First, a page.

Thankfully, gut dysbiosis is not a lifelong sentence. There are a number of things that you can do to restore healthy bacteria to your gut. Consuming probiotic supplements and fermented foods like kefir, kraut, and yogurt can help to repopulate the gut with healthy bacteria. Practicing regular exercise, taking stress reduction measures, and improving your diet are also effective methods of combatting gut dysbiosis.

Gut and Brain

The health of your intestinal tract can actually influence your mental health as well. In fact, more and more studies are revealing that poor digestive health can cause psychiatric complications.

Gut health is critical to the production of neurotransmitters, the biochemical messengers responsible for cognition and emotion. Like the brain, the digestive tract contains dopamine, glutamate, norepinephrine, nitric oxide, endogenous opiates called enkephalins, and benzodiazepines. 90% of serotonin is manufactured in the gut. What is more, certain microbes actually produce neurotransmitters like dopamine, GABA, acetylcholine, norepinephrine, and oxytocin themselves. Others are capable of replicating GABA receptors in the brain, improving mood disorders and decreasing cravings for alcohol and benzodiazepines in recovering addicts. Microbial balance also heavily impacts emotions, cognition, behavior, and even pain perception.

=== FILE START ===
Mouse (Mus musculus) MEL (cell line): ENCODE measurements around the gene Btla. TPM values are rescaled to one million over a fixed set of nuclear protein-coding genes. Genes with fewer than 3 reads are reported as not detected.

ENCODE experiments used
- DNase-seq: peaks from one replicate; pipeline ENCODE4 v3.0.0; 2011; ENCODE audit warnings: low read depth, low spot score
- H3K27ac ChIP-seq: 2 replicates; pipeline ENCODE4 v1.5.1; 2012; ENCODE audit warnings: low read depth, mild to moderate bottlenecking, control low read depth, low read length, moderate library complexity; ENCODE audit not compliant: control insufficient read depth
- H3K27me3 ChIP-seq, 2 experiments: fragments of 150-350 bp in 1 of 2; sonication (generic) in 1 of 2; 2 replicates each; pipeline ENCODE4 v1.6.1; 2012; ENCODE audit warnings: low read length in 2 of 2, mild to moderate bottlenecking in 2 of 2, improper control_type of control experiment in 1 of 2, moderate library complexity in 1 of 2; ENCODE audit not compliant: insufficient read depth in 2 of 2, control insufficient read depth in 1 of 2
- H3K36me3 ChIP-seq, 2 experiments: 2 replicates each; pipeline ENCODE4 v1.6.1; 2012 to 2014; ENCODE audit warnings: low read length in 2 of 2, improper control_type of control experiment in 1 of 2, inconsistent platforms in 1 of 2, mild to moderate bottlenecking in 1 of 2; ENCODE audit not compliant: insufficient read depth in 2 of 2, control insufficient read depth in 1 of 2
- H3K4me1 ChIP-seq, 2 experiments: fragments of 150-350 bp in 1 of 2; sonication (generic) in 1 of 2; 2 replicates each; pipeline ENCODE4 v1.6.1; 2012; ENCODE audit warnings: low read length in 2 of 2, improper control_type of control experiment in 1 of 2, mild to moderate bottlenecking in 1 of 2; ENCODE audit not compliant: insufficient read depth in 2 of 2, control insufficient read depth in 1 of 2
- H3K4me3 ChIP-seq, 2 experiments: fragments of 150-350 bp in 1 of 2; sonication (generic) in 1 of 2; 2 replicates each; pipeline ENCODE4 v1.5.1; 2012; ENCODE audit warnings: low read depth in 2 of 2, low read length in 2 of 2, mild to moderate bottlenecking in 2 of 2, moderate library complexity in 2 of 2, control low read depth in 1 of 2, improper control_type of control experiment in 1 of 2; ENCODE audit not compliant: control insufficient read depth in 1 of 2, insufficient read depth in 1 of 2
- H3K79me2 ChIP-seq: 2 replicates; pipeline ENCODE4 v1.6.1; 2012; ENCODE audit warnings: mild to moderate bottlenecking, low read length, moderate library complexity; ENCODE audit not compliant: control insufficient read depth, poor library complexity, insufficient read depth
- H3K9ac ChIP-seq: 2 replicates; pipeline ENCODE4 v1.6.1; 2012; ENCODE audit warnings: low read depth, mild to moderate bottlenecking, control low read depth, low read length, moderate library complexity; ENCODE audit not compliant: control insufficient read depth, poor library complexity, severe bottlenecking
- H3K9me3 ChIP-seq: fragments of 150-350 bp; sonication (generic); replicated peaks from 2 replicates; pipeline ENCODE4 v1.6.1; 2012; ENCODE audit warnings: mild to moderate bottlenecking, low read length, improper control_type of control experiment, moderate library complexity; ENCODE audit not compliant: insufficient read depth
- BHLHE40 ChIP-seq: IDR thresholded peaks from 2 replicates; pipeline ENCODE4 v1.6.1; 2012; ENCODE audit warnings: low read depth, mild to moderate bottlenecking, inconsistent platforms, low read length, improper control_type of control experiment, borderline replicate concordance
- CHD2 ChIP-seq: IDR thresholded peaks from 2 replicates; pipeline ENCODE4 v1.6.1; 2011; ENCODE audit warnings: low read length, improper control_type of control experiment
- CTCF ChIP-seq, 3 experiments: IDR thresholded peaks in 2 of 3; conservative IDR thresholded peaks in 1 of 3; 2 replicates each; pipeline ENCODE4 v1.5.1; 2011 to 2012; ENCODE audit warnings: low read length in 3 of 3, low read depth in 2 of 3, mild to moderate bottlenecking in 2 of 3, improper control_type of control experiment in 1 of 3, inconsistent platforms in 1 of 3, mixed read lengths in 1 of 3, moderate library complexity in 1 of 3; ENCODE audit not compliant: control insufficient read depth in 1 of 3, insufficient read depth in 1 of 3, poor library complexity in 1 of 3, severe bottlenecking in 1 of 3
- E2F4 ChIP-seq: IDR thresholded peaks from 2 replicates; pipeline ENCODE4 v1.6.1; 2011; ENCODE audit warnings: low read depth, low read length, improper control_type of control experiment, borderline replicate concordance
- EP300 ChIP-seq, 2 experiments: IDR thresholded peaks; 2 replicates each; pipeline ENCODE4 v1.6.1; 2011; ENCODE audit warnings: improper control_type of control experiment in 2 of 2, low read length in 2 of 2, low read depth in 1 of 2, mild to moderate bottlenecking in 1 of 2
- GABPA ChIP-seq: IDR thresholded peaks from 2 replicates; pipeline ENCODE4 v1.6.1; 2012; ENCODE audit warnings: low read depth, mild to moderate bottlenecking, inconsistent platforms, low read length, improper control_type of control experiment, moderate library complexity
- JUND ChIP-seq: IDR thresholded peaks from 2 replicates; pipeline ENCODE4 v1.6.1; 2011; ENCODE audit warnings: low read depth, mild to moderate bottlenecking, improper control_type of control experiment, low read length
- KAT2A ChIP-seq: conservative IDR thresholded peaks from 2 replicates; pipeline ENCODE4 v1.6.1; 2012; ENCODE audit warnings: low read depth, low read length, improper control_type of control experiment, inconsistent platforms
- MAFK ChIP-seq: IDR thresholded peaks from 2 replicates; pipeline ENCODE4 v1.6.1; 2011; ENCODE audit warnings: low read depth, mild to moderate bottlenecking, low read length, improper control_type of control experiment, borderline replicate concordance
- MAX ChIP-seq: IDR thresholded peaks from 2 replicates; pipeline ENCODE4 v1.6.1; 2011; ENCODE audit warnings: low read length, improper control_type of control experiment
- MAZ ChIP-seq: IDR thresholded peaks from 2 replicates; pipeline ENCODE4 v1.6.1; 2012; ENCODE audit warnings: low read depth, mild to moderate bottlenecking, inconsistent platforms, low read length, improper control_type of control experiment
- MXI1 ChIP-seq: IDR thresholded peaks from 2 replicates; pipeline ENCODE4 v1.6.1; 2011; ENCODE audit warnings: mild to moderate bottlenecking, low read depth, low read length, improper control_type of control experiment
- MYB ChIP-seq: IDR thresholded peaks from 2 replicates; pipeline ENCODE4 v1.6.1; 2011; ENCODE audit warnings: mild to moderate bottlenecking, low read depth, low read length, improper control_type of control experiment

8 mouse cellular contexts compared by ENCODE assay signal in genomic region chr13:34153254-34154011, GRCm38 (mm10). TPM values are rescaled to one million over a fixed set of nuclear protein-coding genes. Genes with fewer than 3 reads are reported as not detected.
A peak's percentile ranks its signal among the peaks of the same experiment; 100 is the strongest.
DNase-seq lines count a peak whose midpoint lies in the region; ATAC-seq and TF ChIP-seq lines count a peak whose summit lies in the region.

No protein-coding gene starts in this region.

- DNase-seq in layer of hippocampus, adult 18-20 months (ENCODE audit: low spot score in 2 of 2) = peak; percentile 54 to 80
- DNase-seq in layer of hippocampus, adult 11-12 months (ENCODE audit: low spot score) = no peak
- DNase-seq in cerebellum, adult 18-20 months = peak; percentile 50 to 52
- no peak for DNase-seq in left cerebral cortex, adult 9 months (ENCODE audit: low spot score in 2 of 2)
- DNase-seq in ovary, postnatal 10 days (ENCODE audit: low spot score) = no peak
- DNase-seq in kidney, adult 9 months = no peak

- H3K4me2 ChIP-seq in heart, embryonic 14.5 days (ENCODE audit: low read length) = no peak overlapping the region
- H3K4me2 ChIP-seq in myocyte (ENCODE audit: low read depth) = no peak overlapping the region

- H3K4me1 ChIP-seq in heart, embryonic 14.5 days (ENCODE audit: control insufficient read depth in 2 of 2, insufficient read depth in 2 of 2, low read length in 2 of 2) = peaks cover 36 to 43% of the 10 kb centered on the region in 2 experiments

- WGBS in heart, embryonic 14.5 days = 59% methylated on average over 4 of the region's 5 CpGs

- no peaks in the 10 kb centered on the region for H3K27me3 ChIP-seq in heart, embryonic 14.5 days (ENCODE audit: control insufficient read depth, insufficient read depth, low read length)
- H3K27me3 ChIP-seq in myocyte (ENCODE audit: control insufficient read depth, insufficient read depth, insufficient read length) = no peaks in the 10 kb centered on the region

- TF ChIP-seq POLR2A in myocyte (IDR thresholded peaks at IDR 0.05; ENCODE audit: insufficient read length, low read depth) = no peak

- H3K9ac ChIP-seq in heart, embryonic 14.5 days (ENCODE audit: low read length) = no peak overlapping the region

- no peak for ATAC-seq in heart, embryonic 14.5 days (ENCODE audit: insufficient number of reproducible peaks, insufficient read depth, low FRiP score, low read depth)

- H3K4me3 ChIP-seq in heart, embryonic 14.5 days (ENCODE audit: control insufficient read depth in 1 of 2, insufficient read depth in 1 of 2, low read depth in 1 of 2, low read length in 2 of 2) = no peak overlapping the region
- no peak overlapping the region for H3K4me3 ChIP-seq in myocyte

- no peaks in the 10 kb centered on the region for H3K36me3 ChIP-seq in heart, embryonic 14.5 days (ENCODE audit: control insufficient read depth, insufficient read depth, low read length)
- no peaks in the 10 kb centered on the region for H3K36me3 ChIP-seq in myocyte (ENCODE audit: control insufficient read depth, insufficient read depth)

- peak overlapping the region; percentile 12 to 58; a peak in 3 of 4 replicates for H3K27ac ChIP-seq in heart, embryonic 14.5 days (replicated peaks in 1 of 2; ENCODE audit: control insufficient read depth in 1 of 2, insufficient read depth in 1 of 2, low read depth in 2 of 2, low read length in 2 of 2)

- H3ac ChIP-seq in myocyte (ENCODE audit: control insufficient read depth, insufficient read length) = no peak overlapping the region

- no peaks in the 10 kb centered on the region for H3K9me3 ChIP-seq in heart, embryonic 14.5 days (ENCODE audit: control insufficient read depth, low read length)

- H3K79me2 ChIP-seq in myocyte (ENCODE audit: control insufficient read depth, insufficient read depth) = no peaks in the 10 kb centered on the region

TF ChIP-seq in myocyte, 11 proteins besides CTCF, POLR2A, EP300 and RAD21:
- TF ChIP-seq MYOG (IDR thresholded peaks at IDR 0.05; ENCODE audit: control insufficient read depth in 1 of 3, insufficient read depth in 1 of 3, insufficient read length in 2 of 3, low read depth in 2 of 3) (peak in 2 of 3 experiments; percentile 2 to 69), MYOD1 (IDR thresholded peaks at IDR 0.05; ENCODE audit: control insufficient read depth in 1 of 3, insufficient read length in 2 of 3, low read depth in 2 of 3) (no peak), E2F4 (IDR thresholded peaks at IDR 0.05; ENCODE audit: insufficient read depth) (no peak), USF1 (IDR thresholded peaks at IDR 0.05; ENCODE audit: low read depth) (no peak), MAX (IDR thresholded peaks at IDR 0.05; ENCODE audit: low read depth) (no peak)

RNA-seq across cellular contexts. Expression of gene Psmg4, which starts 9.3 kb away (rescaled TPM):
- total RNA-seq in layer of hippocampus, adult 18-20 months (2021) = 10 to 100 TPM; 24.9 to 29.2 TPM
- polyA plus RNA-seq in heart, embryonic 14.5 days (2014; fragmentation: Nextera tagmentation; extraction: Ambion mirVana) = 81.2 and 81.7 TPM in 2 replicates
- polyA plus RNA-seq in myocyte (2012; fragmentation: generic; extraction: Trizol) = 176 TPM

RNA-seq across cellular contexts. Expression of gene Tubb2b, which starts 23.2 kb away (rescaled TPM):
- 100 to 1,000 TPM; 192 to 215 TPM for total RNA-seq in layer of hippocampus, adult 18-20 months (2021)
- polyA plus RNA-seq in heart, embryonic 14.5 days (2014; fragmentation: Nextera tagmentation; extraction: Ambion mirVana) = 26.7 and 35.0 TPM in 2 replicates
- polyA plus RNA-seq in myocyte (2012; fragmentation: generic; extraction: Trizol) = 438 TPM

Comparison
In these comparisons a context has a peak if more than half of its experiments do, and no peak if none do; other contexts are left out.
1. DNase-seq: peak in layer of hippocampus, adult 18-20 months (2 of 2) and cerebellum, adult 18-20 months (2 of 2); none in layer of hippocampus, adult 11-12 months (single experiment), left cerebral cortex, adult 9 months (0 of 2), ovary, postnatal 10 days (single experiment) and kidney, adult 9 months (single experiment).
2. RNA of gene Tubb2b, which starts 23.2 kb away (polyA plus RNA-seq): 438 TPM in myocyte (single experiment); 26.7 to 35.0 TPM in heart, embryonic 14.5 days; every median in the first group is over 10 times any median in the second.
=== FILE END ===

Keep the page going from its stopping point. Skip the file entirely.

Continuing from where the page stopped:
Ayurveda and the West on Digestion

Ayurvedic prescriptions for healthy digestion make even more sense in the light of recent western discoveries. Ayurveda prescribes a healthy, whole-foods diet of properly cooked foods that are easy to digest. It therefore encourages motility, reducing constipation and clearing waste from the digestive tract. Maintaining regularity is critical to maintaining a healthy microbial balance in the gut because it flushes bad bacteria. A healthy diet feeds good bacteria while starving bad bacteria of the sugars they thrive upon.

Ayurveda also advocates a regular practice of yoga and exercise, both of which work to encourage motility. Additionally, yoga and exercise help to reduce stress levels, preventing the overgrowth of harmful bacteria that can occur when stress compromises the immune system. The Ayurvedic diet also includes plenty (but not too many) fibrous foods, lots of water, and limited sugar and starches, all of which help to maintain regularity and subsequently support a healthy microbiome.